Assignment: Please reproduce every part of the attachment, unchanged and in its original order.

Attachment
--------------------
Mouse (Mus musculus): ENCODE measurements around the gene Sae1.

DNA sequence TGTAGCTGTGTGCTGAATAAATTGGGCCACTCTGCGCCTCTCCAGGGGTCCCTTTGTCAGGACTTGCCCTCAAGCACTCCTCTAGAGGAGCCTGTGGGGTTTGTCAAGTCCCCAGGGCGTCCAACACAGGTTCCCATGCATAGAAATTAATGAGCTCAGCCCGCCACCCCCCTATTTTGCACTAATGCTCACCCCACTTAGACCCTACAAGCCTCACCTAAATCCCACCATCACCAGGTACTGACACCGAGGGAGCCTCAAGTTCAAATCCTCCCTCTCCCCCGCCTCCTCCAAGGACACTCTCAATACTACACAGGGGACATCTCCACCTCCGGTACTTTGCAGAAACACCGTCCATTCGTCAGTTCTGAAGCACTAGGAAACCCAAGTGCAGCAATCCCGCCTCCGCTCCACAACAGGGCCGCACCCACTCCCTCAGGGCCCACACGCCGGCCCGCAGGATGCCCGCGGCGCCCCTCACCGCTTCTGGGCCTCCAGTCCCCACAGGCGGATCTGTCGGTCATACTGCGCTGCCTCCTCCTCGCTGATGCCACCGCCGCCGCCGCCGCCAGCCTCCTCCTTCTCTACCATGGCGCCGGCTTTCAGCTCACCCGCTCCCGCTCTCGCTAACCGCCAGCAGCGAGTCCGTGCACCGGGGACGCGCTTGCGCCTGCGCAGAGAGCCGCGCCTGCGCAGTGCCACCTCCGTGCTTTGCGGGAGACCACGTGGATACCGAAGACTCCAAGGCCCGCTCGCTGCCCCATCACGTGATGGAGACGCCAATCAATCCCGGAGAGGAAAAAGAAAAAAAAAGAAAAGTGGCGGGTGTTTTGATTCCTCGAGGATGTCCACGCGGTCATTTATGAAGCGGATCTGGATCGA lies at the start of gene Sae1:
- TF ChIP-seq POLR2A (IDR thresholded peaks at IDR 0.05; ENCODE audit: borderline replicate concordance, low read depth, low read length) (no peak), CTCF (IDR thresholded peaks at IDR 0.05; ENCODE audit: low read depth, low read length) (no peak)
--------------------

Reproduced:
Mouse (Mus musculus): ENCODE measurements around the gene Sae1.

DNA sequence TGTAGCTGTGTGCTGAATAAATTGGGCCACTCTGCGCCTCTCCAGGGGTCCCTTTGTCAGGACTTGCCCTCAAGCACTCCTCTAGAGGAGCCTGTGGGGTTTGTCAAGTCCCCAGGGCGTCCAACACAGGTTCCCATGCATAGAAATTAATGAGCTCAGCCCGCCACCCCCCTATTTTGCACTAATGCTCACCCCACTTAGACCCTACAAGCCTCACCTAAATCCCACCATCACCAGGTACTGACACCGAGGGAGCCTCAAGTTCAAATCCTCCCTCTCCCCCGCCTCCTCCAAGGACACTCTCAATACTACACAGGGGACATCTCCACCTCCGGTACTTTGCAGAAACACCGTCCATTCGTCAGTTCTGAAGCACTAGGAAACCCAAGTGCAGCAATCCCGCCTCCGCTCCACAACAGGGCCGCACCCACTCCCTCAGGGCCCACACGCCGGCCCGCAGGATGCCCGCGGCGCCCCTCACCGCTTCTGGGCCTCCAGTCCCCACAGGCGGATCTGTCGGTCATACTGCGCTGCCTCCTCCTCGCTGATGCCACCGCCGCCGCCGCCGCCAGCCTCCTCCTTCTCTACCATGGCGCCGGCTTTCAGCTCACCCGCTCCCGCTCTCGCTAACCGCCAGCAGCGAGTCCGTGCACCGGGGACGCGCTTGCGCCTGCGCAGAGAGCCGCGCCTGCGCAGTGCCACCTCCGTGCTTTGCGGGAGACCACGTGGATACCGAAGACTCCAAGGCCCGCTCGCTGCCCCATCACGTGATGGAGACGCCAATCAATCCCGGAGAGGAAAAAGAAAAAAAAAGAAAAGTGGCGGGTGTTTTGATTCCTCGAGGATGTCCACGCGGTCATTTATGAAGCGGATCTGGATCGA lies at the start of gene Sae1:
- TF ChIP-seq POLR2A (IDR thresholded peaks at IDR 0.05; ENCODE audit: borderline replicate concordance, low read depth, low read length) (no peak), CTCF (IDR thresholded peaks at IDR 0.05; ENCODE audit: low read depth, low read length) (no peak)